In this in-person and online hybrid workshop, you will learn how to cover local jails that continue to be COVID-19 hot spots. You will prepare for significant legislative and local changes in policing, spurred by both politics and protests. Formerly incarcerated people will give you insight into the effects of journalism on their life after lockup, and addictions experts will provide insight about the link between lower incarceration rates and addiction treatment.

Throughout the entire program, Poynter faculty will lead robust discussions around journalism ethics when it comes to how we cover the accused and convicted. The sessions will be practical, inspiring and non-political.

Here’s what some of our previous participants had to say about their experience:

This workshop gave insight on a side of our justice system that we cover, but rarely consider. It gave me a fresh perspective on what goes on behind bars, and how improving our jails can actually improve society.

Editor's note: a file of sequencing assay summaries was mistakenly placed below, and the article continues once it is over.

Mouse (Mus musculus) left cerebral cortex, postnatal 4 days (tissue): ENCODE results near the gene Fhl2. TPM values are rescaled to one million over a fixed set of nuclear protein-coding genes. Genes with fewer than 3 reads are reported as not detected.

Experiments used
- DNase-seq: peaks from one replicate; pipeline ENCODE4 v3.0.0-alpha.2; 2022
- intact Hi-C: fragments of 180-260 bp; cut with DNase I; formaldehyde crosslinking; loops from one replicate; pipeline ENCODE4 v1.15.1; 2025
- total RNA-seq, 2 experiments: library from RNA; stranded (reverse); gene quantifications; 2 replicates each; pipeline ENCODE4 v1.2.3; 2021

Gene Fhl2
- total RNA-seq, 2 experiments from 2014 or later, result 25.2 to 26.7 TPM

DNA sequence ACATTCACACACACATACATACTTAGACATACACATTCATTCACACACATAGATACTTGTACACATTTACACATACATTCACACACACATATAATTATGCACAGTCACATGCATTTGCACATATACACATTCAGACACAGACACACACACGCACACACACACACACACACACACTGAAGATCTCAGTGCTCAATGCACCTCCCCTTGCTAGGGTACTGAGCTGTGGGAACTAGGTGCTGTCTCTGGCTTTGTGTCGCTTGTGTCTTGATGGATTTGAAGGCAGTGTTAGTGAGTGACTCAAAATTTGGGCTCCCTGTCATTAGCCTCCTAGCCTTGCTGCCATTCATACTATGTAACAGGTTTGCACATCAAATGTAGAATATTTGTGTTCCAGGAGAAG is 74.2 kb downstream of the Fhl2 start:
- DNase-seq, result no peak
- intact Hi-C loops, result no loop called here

Learning the data I believe was most important. With that knowledge, I can localize the national numbers and trends to my own coverage area.

I have written a lot of jail stories, but this workshop really demonstrated some other and better ways to hit on the bail/bond, jail population and other issues by using data and public records to identify the people it affects.

This workshop is part of the effort Poynter began four years ago to help journalists cover jails and incarceration in the United States. With our funder, MacArthur Foundation Safety and Justice Challenge, and our partners at the Vera Institute of Justice and The Marshall Project, Poynter has reached over 1,000 journalists in at least 45 states with practical and expert teaching on jails in the United States. We have taught in-person workshops from coast to coast and border to border including Dallas, New York, New Orleans, Detroit, Phoenix, Salt Lake City, Saint Petersburg, Baltimore, Columbus. 

If you need assistance, email us at